Tuesday Poem: Ghosts, by Maria McMillan

I have seen ghosts

sliding under the surface,
skittish things flitting
in the boat’s wake
but only one has seen me.
A sea snake spiralled
out of the water
looked straight into my eyes
and was gone.
The dead can be reckless
I thought and then
Do I think this is death?
When I said goodbye to our sister
she curled small,
would not let me touch her,
never once lifted her face
while I was in the room.
My father cried
my mother patted me on the shoulder
and looked beyond me
to the garden.
I am not afraid of the sea
or the sun on my throat
or the gasp of the wind.
I am not afraid of the nights
where the sail is a shroud,
where we are not floating
but a weight passed forward
by many hands.
Credit note: “Ghosts” is included in Maria McMillan’s first collection of poetry The Rope Walk (Seraph Press, 2013) and is reproduced here by permission of the poet and the publisher.
Tim says: I’ve enjoyed hearing Maria’s poetry at various venues over the years, and so I was very pleased to hear that her first collection was coming out from Helen Rickerby’s Seraph Press. I recently read the collection and enjoyed all of it, but two especial highlights for me were “Ghosts” and “1989”, which Helen has recently run as a Tuesday Poem on her blog.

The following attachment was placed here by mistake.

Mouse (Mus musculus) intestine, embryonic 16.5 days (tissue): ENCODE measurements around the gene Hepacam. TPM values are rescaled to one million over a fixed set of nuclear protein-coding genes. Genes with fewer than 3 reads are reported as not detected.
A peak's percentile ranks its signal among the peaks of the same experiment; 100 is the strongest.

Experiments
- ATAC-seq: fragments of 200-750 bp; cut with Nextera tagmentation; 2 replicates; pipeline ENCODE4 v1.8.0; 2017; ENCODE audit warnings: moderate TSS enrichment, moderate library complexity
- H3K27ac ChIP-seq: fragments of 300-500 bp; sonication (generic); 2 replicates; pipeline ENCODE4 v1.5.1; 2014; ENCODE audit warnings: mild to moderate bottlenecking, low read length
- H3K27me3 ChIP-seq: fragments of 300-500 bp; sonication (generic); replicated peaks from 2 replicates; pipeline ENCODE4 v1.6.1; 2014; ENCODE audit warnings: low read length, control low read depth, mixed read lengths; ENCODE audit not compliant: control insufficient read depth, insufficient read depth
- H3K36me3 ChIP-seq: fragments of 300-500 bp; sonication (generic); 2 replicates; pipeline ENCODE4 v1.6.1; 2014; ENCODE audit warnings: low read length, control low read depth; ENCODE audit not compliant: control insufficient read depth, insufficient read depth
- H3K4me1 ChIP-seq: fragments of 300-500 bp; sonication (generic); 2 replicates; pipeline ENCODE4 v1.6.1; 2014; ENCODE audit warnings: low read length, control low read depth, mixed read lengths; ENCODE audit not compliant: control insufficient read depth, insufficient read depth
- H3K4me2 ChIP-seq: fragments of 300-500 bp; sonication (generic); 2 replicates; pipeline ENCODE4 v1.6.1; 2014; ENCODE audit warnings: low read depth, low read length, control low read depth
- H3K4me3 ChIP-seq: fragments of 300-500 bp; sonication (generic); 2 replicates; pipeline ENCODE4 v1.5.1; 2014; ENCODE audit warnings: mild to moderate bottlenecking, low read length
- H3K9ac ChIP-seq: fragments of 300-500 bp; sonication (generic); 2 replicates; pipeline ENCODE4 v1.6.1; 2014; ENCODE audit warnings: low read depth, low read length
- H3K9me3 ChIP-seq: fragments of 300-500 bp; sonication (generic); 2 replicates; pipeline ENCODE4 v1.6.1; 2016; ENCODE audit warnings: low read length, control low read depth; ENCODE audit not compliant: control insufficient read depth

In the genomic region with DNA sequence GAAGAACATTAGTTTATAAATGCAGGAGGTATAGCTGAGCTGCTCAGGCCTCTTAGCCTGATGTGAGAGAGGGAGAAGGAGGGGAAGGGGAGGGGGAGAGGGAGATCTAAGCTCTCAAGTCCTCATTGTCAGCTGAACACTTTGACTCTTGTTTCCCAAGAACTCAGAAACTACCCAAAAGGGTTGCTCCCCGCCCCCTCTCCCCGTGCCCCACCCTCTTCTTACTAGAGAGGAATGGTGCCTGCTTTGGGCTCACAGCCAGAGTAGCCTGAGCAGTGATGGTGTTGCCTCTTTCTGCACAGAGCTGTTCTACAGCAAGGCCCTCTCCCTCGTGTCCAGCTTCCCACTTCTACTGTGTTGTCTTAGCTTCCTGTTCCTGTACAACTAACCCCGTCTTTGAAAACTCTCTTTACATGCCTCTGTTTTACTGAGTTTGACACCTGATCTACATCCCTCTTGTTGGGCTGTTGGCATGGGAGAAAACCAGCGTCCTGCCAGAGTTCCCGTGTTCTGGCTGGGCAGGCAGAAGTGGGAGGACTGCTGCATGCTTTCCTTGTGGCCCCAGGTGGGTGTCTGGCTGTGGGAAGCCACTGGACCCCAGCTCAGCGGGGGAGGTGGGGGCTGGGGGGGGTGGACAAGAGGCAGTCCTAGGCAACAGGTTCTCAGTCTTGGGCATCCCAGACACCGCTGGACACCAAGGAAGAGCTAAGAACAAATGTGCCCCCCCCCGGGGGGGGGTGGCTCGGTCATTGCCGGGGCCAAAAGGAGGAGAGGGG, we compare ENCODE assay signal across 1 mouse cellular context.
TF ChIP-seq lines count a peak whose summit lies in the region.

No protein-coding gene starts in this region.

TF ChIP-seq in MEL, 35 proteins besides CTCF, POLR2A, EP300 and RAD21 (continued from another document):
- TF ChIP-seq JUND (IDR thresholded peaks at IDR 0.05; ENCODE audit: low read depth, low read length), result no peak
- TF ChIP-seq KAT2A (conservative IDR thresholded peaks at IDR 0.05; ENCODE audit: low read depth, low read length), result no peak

“Ghosts” is a beautiful, delicate and moving poem, and beyond that, I think it speaks for itself.

4 thoughts on “Tuesday Poem: Ghosts, by Maria McMillan

  1. I greatly enjoyed reading Maria's collection at home in Canberra, far from the sea. (Well, two hours from the sea, anyway.) Lovely indeed.As to your segue line, Tim, I didn't know that stars had baths.

  2. Thanks, Penelope and Kathleen!Penelope, the stars are divided by the great \”Messier/Less Messier\” Classification. The western stars prefer baths, the eastern stars shower.

  3. This is lovely and quiet and so heartfelt. I love the connections between ghosts and the sea and visions and death… This is a lovely delicate thing. Looking forward to reading Maria's collection.

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